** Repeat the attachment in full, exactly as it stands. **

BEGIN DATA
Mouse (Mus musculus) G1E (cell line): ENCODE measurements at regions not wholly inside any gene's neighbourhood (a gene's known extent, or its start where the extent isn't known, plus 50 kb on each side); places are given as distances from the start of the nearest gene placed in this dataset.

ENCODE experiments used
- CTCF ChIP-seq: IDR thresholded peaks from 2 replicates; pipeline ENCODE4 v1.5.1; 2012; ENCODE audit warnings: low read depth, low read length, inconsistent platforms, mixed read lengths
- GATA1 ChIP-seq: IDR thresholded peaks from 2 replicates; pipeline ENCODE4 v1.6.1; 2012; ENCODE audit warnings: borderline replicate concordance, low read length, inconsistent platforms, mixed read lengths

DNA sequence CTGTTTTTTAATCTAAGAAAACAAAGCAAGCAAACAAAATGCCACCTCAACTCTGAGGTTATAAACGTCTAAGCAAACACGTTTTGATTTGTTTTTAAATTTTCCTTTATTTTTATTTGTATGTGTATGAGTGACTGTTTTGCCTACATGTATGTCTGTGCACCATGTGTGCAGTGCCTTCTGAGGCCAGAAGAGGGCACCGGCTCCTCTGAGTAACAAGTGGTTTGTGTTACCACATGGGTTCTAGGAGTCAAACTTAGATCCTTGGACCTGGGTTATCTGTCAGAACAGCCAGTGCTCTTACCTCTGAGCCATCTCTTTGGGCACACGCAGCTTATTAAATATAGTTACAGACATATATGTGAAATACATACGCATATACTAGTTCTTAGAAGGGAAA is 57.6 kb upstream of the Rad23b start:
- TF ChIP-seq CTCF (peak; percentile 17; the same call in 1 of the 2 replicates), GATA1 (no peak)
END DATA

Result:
Mouse (Mus musculus) G1E (cell line): ENCODE measurements at regions not wholly inside any gene's neighbourhood (a gene's known extent, or its start where the extent isn't known, plus 50 kb on each side); places are given as distances from the start of the nearest gene placed in this dataset.

ENCODE experiments used
- CTCF ChIP-seq: IDR thresholded peaks from 2 replicates; pipeline ENCODE4 v1.5.1; 2012; ENCODE audit warnings: low read depth, low read length, inconsistent platforms, mixed read lengths
- GATA1 ChIP-seq: IDR thresholded peaks from 2 replicates; pipeline ENCODE4 v1.6.1; 2012; ENCODE audit warnings: borderline replicate concordance, low read length, inconsistent platforms, mixed read lengths

DNA sequence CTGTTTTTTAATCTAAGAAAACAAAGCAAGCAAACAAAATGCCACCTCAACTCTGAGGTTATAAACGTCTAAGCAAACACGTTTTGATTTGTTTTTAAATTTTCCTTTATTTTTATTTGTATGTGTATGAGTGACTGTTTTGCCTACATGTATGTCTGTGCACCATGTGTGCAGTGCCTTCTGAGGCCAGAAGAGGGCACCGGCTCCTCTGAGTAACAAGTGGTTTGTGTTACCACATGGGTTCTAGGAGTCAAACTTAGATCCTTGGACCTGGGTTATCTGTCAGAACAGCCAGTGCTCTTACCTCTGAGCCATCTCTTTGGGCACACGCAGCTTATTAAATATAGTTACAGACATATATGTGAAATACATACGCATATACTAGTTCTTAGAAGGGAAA is 57.6 kb upstream of the Rad23b start:
- TF ChIP-seq CTCF (peak; percentile 17; the same call in 1 of the 2 replicates), GATA1 (no peak)